Rita Johnson

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For other people named Rita Johnson, see Rita Johnson (disambiguation).
Rita Johnson
Stronger Than Desire 1939.JPG
Born Rita Ann Johnson
(1913-08-13)August 13, 1913
Worcester, Massachusetts, U.S.
Died October 31, 1965(1965-10-31) (aged 52)
Hollywood, Los Angeles, California, U.S.
Cause of death Brain hemorrhage
Resting place Holy Cross Cemetery, Culver City, Los Angeles County, California
Occupation Actress
Years active 1935–1957
Spouse(s) Stanley Kahn (1940-43; divorced)
Edwin Hutzler (1943-46; divorced)

Rita Johnson (August 13, 1913[1][2] – October 31, 1965) was an American actress.[3]

Early years[edit]

Johnson was born Rita Ann Johnson in Worcester, Massachusetts, the daughter of a single mother, Lillian Johnson.[4]

She worked as a waitress in her mother's lunchroom and sold hot dogs on the Boston-Worcester turnpike.[5] She later attended the New England Conservatory of Music.[citation needed]

Career[edit]

Early in her career, Johnson was busy in radio. "By 1936 she ... was appearing in ten radio shows a week."[5] She played the leading role in Joyce Jordan, M.D..[6]

Johnson began acting on Broadway in 1935 and started her film career two years later. She played a murderer in Here Comes Mr. Jordan (1941) and a doomed wife in the RKO film noir They Won't Believe Me (1947).[7]

Johnson suffered injuries (attributed to a falling hair dryer) to her head and legs September 6, 1948, requiring brain surgery,[8] causing her film career to come to a near complete stop. A newspaper article three years afterward reported, "It took her a year to recover. Her left side was paralyzed temporarily, and for a while she couldn't walk."[9] Her screen time in movies after that was limited due to her reduced mobility and powers of concentration. She also suffered from alcoholism from the time of her injuries until her death of a brain hemorrhage on October 31, 1965, at age 52.[7]

Personal life[edit]

Johnson was married to businessman L. Stanley Kahn.[4] They were granted a divorce on June 29, 1943.[10] She married, secondly, to Edwin Hutzler from 1943 to 1946, but that marriage also ended in divorce.[7]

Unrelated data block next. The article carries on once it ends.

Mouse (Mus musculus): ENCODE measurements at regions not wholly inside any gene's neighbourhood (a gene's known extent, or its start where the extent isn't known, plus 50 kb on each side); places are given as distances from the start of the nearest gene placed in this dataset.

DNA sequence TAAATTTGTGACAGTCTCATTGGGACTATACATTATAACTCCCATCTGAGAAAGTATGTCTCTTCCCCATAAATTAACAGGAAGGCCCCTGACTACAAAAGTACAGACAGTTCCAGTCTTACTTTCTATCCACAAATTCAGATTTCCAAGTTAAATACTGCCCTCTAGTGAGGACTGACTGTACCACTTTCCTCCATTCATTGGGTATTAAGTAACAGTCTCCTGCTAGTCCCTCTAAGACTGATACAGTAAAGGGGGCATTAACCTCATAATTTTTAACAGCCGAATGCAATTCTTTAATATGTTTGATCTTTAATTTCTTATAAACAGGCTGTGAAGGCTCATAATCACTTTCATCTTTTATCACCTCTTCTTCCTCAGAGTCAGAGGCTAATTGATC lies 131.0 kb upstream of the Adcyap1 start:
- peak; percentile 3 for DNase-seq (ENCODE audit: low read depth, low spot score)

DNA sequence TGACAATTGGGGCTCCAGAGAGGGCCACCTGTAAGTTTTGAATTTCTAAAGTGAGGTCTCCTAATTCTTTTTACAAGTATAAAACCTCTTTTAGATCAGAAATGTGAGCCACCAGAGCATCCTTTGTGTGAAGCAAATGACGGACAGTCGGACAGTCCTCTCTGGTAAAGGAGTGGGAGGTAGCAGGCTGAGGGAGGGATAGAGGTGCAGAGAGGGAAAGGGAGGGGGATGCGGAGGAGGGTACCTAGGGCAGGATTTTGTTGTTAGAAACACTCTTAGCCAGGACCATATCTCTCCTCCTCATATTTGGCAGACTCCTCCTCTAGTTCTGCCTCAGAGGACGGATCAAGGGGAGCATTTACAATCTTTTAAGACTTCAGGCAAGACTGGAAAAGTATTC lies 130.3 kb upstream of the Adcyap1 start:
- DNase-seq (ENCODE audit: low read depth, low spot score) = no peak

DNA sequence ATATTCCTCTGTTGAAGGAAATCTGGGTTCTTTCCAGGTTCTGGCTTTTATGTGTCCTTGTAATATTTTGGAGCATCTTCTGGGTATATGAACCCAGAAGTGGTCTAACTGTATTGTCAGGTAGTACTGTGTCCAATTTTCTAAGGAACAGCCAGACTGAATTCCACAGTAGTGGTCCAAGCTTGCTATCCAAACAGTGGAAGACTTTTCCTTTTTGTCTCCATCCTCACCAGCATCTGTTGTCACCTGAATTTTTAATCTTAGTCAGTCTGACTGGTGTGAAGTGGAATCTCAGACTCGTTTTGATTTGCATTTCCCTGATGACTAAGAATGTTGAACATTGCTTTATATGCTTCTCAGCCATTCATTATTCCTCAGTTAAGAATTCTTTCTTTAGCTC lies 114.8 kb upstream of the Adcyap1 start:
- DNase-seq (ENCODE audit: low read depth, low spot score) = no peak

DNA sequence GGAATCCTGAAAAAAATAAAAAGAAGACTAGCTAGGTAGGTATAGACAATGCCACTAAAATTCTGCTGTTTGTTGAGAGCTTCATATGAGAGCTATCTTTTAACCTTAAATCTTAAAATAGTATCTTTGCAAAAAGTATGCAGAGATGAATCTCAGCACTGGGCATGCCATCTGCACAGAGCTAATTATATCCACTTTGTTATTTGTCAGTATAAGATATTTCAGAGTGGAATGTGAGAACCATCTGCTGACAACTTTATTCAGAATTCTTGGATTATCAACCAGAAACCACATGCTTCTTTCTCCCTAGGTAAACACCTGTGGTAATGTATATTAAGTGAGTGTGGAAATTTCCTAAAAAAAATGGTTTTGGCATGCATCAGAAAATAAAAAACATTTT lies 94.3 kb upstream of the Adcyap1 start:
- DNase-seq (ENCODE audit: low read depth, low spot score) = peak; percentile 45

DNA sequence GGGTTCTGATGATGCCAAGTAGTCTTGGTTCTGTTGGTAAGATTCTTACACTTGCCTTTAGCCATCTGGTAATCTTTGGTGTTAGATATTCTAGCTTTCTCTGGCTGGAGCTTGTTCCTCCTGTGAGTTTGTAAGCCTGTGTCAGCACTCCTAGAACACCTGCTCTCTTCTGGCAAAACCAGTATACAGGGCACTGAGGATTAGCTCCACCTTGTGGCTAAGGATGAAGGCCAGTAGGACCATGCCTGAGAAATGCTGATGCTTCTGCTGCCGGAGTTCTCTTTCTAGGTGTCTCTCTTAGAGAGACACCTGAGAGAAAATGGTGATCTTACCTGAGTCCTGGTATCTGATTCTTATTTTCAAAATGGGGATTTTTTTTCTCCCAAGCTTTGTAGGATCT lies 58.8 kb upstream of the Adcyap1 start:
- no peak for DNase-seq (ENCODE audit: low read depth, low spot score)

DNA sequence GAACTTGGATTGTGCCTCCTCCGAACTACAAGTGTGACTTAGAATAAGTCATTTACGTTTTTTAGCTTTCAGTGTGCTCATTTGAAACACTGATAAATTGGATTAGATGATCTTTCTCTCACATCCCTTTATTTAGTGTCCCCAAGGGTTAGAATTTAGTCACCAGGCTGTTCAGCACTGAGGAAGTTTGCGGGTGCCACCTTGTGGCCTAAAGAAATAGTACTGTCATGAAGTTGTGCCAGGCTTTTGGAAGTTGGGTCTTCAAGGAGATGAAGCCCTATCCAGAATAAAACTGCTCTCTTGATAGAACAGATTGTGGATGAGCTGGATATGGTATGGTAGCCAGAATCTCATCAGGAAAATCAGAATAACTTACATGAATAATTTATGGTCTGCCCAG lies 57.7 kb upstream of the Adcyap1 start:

Partial filmography[edit]

Radio appearances[edit]

Year Program Episode/source
1943 Lux Radio Theatre My Friend Flicka[11]
1952 Family Theater The Crossroads of Christmas[12]

References[edit]

  1. ^ Parish gives year of birth as 1912, but her grave marker says 1913.
  2. ^ Parish, James Robert; Bowers, Ronald L. (1974). The MGM Stock Company: The Golden Era'. Allan. p. 379. ISBN 0-7110-0501-X. 
  3. ^ "Rita Johnson". BFI. Retrieved March 6, 2016. 
  4. ^ a b "Rita Johnson Near Death From Hair Drier Blow". The Post-Standard. September 11, 1948. p. 1. Retrieved June 8, 2015 – via Newspapers.com.  open access publication – free to read
  5. ^ a b Weinstock, Matt (August 13, 2013). "The Booby-Trapped Life of Rita Johnson". Los Angeles Review of Books. Retrieved June 9, 2015. 
  6. ^ "What's New from Coast to Coast" (PDF). Radio and Television Mirror. 14 (1): 8–9, 80. May 1940. Retrieved February 26, 2015. 
  7. ^ a b c Rita Johnson at the Internet Movie Database
  8. ^ "Film Star Succumbing To Mystery Injuries". The Evening News. September 10, 1948. p. 1. Retrieved June 8, 2015 – via Newspapers.com.  open access publication – free to read
  9. ^ "Rita Johnson Battles for Comeback Movie Roles". The Times. June 11, 1952. p. 17. Retrieved June 8, 2015 – via Newspapers.com.  open access publication – free to read
  10. ^ "Divorce Granted to Rita Johnson". The Milwaukee Journal. June 29, 1943. Retrieved June 9, 2015. 
  11. ^ "Lux Theatre Guest". Harrisburg Telegraph. Harrisburg Telegraph. June 5, 1943. p. 17. Retrieved December 23, 2015 – via Newspapers.com.  open access publication – free to read
  12. ^ Kirby, Walter (December 21, 1952). "Better Radio Programs for the Week". The Decatur Daily Review. p. 44. Retrieved June 8, 2015 – via Newspapers.com.  open access publication – free to read

External links[edit]